Governor, State Leaders Tour Illinois River Flooding, Urge Residents to be Prepared to Evacuate

Revised Crest Projections Show Rivers Will Remain at Critically High Levels for Several Days, Intensifying Saturation and Pressure on Levees

SPRINGFIELD – Governor JB Pritzker joined officials with the Illinois Emergency Management Agency (IEMA), Illinois Natural Guard and U.S. Army Corp of Engineers to tour flooding along the Illinois River. The Illinois River remains in moderate to major flood stage from LaSalle to Grafton, and revised crest projections indicate river levels will remain at critically high levels for nearly a week in some places. Emergency Management officials are advising residents in river communities to have a family evacuation-plan in place, in the event you are asked to evacuate due to rising floodwaters.

“Heavy rains and flooding continue to threaten communities across our state and I urge all residents to be prepared,” said Governor JB Pritzker. “The state is doing everything we can to provide resources to impacted communities, and we continue to urge Illinoisans to help by listening to authorities, checking on your neighbors, and being prepared to evacuate if necessary. I will continue to closely monitor this situation and we will do everything we can to keep people safe and to help communities rebuild.”
The forecasted river levels along the Illinois River are alarming for many reasons, and the forecast should serve as a warning to residents. The time to prepare for a potential evacuation is now.”

To date, the state of Illinois has provided more than one million sandbags, more than 1,200 rolls of plastic, 38 pumps and more than a dozen offender work crews to assist local communities as they fight rising floodwaters and protect our state’s critical infrastructure. State and local emergency management officials will continue to fortify levees and monitor rivers until the water recedes, but no one can prepare your family for a disaster like you.

“If it is likely your home could flood: Don't Wait, Evacuate,” said Acting IEMA Director Alicia Tate-Nadeau. “Flooding has been a factor in 49 deaths across Illinois since 1995. That is more than the number of people killed by tornadoes during the same period. Do not let your guard down when it comes to flooding. Please, prepare your families today.”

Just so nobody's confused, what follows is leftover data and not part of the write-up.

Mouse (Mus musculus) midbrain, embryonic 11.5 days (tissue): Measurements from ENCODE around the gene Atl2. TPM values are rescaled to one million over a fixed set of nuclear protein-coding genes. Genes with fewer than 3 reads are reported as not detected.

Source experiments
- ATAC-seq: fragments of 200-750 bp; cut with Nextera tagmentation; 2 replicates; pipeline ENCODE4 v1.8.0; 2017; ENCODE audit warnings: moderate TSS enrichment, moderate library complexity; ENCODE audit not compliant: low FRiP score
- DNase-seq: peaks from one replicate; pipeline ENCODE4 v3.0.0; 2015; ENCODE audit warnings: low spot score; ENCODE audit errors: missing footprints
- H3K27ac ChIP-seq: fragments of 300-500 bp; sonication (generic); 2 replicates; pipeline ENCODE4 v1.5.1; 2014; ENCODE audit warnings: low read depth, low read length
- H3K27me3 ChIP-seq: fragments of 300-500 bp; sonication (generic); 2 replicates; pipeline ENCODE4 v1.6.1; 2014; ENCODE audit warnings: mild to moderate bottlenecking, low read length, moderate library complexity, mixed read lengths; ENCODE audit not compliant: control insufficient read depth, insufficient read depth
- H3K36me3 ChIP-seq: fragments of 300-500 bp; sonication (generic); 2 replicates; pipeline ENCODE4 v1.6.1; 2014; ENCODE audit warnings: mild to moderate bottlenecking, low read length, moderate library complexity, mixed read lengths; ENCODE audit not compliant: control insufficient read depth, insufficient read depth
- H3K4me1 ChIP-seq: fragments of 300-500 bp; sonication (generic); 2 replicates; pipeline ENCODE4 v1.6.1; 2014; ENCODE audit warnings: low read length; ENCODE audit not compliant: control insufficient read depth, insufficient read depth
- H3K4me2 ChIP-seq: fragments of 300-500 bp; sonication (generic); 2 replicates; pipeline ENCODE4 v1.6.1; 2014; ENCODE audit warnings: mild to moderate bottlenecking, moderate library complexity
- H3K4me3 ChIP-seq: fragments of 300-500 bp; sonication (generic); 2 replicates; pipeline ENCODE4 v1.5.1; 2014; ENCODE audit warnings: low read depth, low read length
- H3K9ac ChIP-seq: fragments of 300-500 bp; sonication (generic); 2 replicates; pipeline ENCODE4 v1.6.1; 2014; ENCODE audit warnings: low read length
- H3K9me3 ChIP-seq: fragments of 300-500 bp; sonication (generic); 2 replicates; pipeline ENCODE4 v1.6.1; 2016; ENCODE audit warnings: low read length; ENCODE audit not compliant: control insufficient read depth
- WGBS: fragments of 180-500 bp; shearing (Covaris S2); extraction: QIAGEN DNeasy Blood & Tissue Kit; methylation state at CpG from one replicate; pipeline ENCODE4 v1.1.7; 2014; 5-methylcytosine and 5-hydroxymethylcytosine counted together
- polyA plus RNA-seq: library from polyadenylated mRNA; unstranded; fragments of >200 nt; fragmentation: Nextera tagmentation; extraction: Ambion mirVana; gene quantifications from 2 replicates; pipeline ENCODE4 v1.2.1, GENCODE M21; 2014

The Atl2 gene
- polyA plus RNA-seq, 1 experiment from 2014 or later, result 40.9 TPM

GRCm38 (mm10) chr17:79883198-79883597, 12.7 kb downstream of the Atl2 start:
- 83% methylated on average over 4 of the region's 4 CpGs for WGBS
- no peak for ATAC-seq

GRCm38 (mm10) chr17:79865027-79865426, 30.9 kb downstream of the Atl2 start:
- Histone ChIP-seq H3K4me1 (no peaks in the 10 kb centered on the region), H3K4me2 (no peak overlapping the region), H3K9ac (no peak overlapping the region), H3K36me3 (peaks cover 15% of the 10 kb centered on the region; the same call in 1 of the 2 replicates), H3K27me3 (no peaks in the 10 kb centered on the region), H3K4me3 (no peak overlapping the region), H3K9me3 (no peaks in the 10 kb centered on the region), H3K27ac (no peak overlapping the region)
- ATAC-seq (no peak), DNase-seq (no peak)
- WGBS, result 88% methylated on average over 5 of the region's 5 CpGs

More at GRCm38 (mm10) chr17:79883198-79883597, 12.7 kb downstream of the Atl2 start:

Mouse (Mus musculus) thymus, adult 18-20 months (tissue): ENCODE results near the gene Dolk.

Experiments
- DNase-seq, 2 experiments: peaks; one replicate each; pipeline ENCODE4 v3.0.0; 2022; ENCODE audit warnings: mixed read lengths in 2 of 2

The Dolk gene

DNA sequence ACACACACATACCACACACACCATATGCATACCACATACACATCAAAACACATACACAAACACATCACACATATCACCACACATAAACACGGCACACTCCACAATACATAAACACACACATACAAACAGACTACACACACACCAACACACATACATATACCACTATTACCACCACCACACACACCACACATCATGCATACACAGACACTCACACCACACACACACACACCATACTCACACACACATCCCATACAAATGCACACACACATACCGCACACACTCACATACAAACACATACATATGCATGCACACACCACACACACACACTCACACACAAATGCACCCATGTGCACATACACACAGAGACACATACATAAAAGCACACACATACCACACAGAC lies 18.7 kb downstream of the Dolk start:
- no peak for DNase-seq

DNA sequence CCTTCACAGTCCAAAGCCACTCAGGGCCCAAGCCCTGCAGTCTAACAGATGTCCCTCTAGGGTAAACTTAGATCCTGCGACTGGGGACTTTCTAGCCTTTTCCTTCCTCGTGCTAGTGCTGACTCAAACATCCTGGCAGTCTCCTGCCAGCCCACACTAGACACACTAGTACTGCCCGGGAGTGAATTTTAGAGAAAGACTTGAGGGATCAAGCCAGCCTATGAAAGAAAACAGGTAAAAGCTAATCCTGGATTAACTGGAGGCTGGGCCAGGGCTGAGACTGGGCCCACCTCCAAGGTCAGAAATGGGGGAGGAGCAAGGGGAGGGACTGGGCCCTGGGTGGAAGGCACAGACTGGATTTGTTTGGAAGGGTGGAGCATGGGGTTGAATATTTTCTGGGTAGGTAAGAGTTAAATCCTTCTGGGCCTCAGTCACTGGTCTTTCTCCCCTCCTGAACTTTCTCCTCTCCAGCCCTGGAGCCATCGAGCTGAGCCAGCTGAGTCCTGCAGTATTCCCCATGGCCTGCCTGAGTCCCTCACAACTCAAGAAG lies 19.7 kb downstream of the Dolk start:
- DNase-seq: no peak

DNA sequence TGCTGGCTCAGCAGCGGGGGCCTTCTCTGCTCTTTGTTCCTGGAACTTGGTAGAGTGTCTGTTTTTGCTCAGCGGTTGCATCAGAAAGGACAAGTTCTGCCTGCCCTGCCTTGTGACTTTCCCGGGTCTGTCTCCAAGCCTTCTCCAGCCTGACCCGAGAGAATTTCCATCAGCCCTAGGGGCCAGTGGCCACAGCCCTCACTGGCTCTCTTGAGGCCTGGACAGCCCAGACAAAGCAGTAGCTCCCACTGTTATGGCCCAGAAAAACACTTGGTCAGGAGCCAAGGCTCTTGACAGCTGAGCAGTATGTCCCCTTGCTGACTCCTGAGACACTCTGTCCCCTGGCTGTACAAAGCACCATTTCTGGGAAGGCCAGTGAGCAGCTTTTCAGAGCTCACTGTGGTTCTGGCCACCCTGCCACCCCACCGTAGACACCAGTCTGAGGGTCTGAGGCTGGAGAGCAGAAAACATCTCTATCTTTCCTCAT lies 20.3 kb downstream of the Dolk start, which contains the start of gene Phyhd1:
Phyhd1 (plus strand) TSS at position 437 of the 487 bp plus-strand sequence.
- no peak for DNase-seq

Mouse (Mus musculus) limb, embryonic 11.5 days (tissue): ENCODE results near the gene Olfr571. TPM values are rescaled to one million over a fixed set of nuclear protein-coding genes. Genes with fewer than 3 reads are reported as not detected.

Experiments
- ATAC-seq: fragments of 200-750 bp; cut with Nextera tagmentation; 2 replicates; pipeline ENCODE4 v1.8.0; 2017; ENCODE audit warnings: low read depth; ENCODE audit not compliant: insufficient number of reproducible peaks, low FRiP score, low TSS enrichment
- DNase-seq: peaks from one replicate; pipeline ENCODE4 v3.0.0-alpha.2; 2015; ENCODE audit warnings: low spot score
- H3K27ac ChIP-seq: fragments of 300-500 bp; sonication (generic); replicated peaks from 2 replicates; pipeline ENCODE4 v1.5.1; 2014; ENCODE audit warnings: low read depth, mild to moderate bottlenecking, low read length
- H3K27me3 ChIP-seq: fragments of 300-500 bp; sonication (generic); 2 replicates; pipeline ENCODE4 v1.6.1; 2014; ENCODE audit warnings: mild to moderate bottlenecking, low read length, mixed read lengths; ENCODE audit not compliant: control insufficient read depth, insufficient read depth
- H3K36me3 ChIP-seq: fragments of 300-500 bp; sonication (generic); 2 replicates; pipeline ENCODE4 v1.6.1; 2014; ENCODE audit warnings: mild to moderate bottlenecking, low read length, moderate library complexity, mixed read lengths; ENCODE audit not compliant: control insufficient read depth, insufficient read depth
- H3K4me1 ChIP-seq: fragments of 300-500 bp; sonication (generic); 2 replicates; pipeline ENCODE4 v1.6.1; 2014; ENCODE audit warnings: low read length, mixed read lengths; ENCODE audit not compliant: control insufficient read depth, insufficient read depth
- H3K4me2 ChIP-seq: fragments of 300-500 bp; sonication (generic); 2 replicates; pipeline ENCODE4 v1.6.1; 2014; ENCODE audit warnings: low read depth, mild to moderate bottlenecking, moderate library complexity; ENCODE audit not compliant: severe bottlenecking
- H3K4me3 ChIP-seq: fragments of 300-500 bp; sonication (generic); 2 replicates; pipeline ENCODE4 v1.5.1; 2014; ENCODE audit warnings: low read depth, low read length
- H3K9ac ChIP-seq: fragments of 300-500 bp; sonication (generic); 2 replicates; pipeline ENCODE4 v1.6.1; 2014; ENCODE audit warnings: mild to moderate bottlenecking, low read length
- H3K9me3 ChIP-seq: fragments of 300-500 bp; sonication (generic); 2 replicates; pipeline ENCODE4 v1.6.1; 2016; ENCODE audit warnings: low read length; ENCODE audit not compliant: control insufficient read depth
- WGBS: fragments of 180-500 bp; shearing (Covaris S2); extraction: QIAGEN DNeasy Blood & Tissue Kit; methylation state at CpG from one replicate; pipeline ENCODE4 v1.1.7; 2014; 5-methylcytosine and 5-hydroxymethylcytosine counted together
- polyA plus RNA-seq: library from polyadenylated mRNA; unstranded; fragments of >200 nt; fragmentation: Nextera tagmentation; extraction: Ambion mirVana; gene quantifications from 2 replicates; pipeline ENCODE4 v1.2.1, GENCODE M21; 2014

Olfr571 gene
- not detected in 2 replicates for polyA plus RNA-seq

Emergency management officials are urging residents to be aware of the flood risks in their neighborhood and know the steps to take to keep their family safe in the event of an emergency.

Be ready to evacuate. Have an emergency go bag packed for a quick evacuation. When you want to pack for all members of your family, including your pets. Don’t forget your medications, glasses, cellphones and chargers.

Have more than one way to receive important weather information. Because disasters can occur while you are at home, at school, at work or on vacation, make sure your mobile phone can receive emergency alerts. Monitor television, radio and internet for updates, and where possible, sign up for your community’s emergency alert system.

Safeguard important documents, such as your birth certificate, social security card, insurance policies. Keep these in a waterproof container or save them digitally. These documents will be essential when you return home or begin the recovery process.

Follow instructions of local authorities. If told to evacuate, do so immediately. If you do not have friends or family to assist you with an evacuation, listen to your radio or TV for information on provisions being made to assist those who need housing assistance.

Because families may not be together when an evacuation order comes in, have a family communications plan to ensure everyone has the essential information and knows where to meet up post-evacuation.

Check on your neighbors. During a disaster, 46% of individuals expect to rely on the people in their neighborhood for help within the first 72 hours after a disaster or emergency.

Don’t forget: Turn around, Don’t Drown. Flooding has been a factor in 49 deaths across Illinois since 1995. This is more than the number of people killed by tornadoes during the same period. Three out of four flood fatalities involve people in vehicles trying to cross flooded roads.

In an effort to encourage everyone in Illinois is prepared for emergencies, the Illinois Emergency Management Agency’s public preparedness website, Ready Illinois, is available in multiple languages, including Spanish, French, German, Filipino and more. To learn more about emergency preparedness for all hazards, man-made or natural, visit